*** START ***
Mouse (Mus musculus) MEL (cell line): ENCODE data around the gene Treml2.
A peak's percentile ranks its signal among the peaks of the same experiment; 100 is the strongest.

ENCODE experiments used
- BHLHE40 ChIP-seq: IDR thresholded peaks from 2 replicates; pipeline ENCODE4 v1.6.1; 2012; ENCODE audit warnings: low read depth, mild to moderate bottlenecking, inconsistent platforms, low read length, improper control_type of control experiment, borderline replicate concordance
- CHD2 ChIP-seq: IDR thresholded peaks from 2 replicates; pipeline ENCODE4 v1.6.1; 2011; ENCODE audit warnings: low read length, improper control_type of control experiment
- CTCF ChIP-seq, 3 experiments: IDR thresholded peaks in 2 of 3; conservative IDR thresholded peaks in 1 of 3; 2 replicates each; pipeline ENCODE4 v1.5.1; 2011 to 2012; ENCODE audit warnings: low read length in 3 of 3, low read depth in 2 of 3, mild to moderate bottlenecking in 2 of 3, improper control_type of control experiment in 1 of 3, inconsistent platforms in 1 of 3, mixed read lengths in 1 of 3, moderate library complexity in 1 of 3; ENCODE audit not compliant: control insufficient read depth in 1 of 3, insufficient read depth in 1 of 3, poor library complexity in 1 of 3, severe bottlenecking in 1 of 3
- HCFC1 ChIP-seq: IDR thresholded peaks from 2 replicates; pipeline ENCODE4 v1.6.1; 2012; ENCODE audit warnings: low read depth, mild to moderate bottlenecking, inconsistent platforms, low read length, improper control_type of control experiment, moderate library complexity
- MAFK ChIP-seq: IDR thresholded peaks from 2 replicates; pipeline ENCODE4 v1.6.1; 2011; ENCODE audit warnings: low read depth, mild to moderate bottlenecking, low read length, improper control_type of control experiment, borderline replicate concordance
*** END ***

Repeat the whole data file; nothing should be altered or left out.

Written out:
Mouse (Mus musculus) MEL (cell line): ENCODE data around the gene Treml2.
A peak's percentile ranks its signal among the peaks of the same experiment; 100 is the strongest.

ENCODE experiments used
- BHLHE40 ChIP-seq: IDR thresholded peaks from 2 replicates; pipeline ENCODE4 v1.6.1; 2012; ENCODE audit warnings: low read depth, mild to moderate bottlenecking, inconsistent platforms, low read length, improper control_type of control experiment, borderline replicate concordance
- CHD2 ChIP-seq: IDR thresholded peaks from 2 replicates; pipeline ENCODE4 v1.6.1; 2011; ENCODE audit warnings: low read length, improper control_type of control experiment
- CTCF ChIP-seq, 3 experiments: IDR thresholded peaks in 2 of 3; conservative IDR thresholded peaks in 1 of 3; 2 replicates each; pipeline ENCODE4 v1.5.1; 2011 to 2012; ENCODE audit warnings: low read length in 3 of 3, low read depth in 2 of 3, mild to moderate bottlenecking in 2 of 3, improper control_type of control experiment in 1 of 3, inconsistent platforms in 1 of 3, mixed read lengths in 1 of 3, moderate library complexity in 1 of 3; ENCODE audit not compliant: control insufficient read depth in 1 of 3, insufficient read depth in 1 of 3, poor library complexity in 1 of 3, severe bottlenecking in 1 of 3
- HCFC1 ChIP-seq: IDR thresholded peaks from 2 replicates; pipeline ENCODE4 v1.6.1; 2012; ENCODE audit warnings: low read depth, mild to moderate bottlenecking, inconsistent platforms, low read length, improper control_type of control experiment, moderate library complexity
- MAFK ChIP-seq: IDR thresholded peaks from 2 replicates; pipeline ENCODE4 v1.6.1; 2011; ENCODE audit warnings: low read depth, mild to moderate bottlenecking, low read length, improper control_type of control experiment, borderline replicate concordance